Attorneys for the former officers have also requested a change of venue and an anonymous jury, citing the slew of death threats that have been received by those who are representing and prosecuting them.

Robert Paule, attorney for Thao, expressed concerns about juror safety, KTSP reported.

Paul told Cahill that “one lead prosecutor has moved out of their house” because of protests already.

“We can only imagine what would happen to these jurors if they were made public,” he added.

Eric Nelson, Chauvin’s attorney, said he had gotten almost 1,000 unsolicited emails since taking on this case, KSTP reported.

Nelson said that other lawyers who have the same name have “modified their business practices” because they’re receiving the same onslaught.

Lane’s attorney confirmed that he had also received “many, many, many threats” for representing one of the officers, KSTP reported.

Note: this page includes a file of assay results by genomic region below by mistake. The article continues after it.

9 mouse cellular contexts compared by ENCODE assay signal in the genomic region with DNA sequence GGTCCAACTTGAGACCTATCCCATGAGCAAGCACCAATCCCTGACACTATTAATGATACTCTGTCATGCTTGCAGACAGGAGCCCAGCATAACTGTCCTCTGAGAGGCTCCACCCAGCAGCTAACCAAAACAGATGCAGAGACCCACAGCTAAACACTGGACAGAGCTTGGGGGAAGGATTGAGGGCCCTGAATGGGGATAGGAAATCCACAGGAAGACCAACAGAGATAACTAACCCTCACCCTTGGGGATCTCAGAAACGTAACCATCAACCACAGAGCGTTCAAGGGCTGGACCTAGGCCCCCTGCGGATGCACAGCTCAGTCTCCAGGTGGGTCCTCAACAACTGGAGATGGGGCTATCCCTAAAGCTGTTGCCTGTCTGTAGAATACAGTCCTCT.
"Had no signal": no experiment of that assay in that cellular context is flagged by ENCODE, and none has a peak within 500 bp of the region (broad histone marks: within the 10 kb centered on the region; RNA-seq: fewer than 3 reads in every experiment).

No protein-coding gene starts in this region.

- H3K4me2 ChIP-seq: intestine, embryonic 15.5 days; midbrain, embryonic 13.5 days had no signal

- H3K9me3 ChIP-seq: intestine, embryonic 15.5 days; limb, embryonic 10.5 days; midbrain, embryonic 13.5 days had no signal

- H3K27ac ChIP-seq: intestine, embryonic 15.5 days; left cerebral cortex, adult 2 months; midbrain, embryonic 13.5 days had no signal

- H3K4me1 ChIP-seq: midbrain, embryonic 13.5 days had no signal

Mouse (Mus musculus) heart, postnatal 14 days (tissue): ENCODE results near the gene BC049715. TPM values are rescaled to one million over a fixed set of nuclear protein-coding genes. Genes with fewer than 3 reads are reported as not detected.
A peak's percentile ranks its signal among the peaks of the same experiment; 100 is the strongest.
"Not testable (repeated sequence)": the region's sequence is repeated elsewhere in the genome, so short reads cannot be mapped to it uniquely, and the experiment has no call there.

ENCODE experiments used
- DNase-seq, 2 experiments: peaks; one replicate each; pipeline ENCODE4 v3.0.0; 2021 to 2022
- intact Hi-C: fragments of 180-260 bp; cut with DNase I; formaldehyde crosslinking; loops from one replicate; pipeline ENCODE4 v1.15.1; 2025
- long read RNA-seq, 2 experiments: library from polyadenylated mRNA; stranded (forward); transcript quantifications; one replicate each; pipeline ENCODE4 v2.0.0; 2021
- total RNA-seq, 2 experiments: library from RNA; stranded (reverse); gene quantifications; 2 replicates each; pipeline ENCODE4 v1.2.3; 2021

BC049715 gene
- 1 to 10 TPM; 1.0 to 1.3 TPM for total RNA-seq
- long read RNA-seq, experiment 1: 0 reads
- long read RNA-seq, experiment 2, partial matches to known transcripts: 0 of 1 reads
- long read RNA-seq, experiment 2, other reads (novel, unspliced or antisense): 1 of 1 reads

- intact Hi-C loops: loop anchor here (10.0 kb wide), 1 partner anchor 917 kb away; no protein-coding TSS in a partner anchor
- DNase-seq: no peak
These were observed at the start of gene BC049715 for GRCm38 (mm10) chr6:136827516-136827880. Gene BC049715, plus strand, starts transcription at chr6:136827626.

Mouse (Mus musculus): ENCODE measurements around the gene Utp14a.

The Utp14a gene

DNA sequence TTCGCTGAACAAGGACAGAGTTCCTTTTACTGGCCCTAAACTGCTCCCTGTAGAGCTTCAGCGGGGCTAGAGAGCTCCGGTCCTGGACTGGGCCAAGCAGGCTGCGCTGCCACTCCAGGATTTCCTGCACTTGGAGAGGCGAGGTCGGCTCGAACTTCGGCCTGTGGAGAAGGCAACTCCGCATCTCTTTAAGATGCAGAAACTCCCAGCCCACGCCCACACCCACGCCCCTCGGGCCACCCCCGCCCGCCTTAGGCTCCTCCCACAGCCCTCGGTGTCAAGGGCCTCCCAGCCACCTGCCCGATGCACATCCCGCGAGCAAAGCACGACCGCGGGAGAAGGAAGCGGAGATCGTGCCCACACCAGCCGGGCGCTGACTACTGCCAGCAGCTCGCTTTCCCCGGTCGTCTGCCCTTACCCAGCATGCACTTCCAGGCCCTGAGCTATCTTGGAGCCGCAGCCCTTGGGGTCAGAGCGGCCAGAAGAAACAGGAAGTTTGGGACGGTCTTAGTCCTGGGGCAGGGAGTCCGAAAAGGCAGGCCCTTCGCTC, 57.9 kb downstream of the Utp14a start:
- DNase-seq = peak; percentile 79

Minnesota Assistant Attorney General Matthew Frank said he disagreed with the defense attorneys’ assessment and said there was no evidence that there was a threat anyone would attempt to influence the jury.

But the judge disagreed wholeheartedly with Frank citing the “barrage of calls” he had received ahead of the hearing, KTSP reported.

Cahill determined that a questionnaire should be sent out to prospective jurors ahead of selection to determine whether the jury pool in the area that has been the subject of violent anti-police riots since Floyd’s death on May 25 could be considered unbiased.

He said he was leaning toward an anonymous jury and said he planned to release juror names after the trial was over.

“With the only exception that if there is civil unrest, I’m not going to release the names during civil unrest,” Cahill said, according to MPR.

Attorneys for the defense argued that some prospective jurors might be afraid of what could happen to them or their families if the community doesn’t like the verdict and said pre-trial publicity in Hennepin County has been impossible for residents to avoid, MPR reported.

The judge postponed ruling on the change of venue and whether jurors were to be sequestered, saying those matters weren’t on a deadline, KSTP reported.